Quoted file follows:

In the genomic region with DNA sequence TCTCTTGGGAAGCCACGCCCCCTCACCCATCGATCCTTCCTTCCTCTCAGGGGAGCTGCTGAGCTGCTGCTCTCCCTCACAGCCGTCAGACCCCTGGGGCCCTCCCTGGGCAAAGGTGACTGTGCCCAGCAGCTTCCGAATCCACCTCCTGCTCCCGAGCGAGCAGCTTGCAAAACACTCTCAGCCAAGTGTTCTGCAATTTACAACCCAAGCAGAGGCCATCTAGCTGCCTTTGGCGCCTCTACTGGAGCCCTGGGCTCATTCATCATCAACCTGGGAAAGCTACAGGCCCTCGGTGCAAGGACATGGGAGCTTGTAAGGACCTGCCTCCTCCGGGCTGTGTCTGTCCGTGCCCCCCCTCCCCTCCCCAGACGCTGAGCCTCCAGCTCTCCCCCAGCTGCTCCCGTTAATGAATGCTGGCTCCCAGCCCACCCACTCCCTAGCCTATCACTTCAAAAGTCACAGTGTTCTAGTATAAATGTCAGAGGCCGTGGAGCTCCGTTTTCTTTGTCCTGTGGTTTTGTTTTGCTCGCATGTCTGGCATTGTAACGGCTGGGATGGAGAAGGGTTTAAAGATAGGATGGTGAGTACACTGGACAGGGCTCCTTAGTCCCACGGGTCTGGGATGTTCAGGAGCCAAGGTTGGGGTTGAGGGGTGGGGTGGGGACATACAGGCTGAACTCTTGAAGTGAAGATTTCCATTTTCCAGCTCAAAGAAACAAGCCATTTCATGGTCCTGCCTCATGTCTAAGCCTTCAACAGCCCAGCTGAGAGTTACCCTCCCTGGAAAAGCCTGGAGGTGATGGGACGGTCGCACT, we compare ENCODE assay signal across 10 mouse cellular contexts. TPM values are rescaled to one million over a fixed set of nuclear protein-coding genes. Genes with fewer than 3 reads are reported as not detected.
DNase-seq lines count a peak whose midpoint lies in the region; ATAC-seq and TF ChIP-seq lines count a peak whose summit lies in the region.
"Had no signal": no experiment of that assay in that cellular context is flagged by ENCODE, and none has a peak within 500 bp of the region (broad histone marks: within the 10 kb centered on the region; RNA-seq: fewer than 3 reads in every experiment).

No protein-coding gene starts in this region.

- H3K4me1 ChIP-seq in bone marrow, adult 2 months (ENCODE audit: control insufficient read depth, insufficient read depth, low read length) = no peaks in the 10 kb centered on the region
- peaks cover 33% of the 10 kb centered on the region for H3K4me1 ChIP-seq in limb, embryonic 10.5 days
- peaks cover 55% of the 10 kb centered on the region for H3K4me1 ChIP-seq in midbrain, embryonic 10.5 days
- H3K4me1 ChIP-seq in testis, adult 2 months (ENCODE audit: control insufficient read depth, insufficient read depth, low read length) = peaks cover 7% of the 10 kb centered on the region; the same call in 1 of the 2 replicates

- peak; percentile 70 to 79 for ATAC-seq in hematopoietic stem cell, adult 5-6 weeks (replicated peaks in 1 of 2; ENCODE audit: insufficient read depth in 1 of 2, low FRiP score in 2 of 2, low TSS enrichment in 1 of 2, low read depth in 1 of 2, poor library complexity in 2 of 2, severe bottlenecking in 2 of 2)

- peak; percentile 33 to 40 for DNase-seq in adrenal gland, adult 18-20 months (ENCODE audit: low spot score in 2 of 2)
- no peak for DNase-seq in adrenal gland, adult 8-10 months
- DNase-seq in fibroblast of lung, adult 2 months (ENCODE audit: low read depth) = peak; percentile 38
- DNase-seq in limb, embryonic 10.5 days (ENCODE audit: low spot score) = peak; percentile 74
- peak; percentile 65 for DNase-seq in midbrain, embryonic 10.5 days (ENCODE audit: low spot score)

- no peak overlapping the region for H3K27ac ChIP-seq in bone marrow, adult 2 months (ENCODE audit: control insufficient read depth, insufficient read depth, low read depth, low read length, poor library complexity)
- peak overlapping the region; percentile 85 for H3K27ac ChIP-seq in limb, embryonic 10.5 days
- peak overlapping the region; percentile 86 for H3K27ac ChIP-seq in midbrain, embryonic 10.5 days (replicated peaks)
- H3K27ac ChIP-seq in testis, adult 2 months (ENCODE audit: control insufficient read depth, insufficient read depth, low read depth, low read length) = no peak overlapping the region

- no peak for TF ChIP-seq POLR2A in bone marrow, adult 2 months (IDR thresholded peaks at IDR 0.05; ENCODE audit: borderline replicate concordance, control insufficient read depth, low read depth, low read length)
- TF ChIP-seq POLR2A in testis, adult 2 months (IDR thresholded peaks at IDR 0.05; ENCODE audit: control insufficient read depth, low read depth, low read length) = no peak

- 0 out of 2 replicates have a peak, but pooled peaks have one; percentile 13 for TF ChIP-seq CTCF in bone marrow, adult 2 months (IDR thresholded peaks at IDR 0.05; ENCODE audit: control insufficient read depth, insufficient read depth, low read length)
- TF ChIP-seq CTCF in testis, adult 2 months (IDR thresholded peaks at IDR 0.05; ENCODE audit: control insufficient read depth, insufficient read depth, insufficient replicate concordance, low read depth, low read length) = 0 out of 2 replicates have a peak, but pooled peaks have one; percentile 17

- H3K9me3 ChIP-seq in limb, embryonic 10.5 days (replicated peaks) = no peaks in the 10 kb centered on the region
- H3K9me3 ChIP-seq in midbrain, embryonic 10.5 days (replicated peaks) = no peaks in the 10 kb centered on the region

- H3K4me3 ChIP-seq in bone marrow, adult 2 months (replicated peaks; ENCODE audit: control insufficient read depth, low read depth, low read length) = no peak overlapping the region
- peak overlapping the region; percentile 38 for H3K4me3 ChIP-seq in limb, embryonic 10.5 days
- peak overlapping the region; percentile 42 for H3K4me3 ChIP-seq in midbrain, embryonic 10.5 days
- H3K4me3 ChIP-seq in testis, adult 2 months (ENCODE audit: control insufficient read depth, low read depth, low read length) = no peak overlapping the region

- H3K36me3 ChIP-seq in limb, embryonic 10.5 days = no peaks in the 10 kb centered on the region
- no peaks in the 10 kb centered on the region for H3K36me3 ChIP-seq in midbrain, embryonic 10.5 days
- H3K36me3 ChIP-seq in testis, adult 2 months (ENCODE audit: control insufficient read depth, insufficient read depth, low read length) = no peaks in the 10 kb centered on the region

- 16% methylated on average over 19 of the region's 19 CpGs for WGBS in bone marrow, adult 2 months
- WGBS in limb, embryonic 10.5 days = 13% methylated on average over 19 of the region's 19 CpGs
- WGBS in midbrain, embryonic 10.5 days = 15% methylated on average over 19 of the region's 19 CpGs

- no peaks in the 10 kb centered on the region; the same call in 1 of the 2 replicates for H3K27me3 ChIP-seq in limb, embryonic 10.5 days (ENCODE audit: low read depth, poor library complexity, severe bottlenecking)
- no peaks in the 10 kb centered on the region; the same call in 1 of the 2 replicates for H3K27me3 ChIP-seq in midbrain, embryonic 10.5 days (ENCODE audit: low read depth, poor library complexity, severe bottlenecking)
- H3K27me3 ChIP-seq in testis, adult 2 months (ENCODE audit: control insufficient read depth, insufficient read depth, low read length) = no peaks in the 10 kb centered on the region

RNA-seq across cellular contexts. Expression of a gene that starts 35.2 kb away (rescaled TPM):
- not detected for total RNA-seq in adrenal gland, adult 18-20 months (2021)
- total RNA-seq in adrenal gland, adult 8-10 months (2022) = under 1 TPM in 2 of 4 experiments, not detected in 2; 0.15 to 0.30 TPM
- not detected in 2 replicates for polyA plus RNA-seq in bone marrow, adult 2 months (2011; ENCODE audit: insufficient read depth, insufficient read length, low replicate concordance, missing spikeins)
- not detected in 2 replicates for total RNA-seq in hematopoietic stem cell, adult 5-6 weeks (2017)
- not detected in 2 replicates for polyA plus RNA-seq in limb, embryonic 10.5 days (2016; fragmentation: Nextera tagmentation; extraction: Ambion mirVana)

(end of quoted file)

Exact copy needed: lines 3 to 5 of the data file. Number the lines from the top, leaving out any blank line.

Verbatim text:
"Had no signal": no experiment of that assay in that cellular context is flagged by ENCODE, and none has a peak within 500 bp of the region (broad histone marks: within the 10 kb centered on the region; RNA-seq: fewer than 3 reads in every experiment).

No protein-coding gene starts in this region.

- H3K4me1 ChIP-seq in bone marrow, adult 2 months (ENCODE audit: control insufficient read depth, insufficient read depth, low read length) = no peaks in the 10 kb centered on the region